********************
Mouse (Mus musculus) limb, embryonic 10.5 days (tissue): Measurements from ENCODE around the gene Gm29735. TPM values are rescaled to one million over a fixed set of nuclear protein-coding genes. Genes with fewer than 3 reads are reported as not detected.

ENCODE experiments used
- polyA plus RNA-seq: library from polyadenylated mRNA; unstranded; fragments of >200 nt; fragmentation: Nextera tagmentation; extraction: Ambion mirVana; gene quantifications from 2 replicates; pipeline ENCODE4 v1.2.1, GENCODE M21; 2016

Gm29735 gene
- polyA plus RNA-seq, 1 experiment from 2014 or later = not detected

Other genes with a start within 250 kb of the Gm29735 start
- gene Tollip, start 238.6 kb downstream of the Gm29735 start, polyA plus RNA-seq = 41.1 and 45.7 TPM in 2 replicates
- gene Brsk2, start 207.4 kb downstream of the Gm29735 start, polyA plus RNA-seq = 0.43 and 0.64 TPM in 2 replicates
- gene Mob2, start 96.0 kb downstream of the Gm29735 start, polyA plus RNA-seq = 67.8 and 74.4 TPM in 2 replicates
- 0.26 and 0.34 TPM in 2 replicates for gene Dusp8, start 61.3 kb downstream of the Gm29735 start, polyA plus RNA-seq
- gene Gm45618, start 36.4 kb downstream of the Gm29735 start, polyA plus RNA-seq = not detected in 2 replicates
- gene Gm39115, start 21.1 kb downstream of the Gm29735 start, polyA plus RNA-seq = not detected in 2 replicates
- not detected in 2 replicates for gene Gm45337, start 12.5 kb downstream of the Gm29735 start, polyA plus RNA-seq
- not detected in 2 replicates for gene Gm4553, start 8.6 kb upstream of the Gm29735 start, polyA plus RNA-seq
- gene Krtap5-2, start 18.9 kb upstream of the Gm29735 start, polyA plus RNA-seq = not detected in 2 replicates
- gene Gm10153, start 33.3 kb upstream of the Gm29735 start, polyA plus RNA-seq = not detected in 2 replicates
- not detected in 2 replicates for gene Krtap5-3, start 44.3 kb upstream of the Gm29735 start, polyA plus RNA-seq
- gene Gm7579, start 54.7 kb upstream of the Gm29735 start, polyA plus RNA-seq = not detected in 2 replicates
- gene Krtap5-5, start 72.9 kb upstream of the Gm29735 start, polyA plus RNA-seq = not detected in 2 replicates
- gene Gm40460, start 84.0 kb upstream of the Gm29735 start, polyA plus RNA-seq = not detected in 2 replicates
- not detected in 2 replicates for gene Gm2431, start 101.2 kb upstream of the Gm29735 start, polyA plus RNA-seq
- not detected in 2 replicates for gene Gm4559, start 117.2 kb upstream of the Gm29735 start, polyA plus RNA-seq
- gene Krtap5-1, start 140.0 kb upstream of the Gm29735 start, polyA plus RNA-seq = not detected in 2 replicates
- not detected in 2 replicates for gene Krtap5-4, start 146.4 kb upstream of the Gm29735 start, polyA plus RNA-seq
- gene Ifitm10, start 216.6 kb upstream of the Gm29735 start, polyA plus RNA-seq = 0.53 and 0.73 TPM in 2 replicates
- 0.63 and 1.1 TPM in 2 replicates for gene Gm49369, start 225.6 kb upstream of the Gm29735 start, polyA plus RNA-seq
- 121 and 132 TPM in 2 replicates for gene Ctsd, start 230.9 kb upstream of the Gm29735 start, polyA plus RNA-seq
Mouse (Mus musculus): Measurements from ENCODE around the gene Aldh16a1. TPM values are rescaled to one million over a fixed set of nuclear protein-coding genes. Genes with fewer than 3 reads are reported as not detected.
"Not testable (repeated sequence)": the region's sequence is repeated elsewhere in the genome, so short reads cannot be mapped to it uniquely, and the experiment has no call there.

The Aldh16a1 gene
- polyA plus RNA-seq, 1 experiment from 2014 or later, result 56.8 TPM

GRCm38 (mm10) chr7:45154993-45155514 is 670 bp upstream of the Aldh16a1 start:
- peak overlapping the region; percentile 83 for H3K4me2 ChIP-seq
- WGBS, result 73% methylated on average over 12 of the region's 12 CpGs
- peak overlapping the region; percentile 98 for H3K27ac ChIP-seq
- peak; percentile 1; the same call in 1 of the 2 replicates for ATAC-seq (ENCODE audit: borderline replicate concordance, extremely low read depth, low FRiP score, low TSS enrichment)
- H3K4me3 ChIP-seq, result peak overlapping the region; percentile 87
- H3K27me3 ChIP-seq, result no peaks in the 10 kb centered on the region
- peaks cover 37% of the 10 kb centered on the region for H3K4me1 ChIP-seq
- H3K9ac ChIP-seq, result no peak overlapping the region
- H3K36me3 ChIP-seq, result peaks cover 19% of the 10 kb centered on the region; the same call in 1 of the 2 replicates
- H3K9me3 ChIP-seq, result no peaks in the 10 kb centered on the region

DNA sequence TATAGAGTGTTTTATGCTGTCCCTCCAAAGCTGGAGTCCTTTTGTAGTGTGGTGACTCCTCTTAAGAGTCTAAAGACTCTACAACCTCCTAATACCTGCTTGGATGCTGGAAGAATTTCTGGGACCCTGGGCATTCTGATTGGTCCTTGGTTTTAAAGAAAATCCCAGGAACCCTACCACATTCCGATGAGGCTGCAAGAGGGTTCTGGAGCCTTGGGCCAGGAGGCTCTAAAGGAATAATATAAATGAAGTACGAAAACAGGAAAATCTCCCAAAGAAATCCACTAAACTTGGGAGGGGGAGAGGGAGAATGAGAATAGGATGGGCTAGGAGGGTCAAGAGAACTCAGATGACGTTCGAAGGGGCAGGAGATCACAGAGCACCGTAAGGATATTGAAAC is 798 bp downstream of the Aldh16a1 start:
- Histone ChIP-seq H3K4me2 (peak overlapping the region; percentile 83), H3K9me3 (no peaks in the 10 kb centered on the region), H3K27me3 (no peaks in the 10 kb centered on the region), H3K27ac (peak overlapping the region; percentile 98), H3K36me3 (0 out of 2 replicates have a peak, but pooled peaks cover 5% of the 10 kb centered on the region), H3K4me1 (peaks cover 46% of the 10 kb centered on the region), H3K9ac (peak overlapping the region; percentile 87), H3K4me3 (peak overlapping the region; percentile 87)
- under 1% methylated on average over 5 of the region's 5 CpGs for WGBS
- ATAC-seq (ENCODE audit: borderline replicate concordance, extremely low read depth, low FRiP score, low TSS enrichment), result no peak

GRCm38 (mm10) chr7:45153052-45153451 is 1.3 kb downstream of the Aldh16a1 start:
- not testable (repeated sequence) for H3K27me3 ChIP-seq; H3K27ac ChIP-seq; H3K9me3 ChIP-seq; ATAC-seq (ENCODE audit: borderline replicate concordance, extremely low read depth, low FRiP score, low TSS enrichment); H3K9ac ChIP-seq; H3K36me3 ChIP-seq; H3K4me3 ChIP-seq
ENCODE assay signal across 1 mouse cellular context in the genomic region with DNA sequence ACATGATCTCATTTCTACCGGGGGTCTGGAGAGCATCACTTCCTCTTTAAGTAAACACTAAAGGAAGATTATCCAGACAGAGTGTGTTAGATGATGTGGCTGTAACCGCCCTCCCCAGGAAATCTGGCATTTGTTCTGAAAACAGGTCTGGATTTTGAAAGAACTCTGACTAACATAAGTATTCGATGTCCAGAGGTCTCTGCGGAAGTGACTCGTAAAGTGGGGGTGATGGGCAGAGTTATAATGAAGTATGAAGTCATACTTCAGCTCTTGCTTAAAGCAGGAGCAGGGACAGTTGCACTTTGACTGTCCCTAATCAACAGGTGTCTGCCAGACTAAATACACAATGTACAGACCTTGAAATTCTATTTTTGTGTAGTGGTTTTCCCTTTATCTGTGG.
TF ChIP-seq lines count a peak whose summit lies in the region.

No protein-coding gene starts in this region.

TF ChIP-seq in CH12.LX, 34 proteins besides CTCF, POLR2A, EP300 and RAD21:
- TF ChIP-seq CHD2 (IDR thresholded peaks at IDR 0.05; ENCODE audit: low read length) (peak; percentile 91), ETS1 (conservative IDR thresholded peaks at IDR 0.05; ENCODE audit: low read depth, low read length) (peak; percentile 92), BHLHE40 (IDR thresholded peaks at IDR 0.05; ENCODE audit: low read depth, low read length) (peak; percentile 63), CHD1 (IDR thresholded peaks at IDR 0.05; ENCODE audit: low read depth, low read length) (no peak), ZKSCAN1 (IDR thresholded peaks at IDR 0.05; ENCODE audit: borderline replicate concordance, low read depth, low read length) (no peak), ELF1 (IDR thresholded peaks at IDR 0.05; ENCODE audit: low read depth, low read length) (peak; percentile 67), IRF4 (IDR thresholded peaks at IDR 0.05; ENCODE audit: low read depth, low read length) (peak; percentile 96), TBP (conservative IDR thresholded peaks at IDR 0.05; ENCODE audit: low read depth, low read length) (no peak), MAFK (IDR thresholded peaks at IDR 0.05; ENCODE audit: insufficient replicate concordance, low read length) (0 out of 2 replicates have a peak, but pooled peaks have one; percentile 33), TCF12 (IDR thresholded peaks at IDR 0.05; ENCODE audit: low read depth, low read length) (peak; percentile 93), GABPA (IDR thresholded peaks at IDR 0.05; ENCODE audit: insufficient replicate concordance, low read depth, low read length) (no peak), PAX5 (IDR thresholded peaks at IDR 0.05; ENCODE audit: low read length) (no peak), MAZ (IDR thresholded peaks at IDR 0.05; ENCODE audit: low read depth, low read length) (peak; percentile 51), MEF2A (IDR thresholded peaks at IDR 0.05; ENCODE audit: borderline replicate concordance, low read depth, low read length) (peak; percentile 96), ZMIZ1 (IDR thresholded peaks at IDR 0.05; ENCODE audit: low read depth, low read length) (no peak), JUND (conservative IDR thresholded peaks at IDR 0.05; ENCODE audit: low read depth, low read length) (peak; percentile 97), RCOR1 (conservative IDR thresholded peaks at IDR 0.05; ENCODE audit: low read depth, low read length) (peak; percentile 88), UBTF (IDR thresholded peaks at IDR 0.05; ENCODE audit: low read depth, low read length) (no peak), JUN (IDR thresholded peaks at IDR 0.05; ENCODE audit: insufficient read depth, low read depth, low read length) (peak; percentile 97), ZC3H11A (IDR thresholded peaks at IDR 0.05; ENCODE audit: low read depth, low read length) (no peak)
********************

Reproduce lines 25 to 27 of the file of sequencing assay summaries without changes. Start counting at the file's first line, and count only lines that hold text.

- gene Ifitm10, start 216.6 kb upstream of the Gm29735 start, polyA plus RNA-seq = 0.53 and 0.73 TPM in 2 replicates
- 0.63 and 1.1 TPM in 2 replicates for gene Gm49369, start 225.6 kb upstream of the Gm29735 start, polyA plus RNA-seq
- 121 and 132 TPM in 2 replicates for gene Ctsd, start 230.9 kb upstream of the Gm29735 start, polyA plus RNA-seq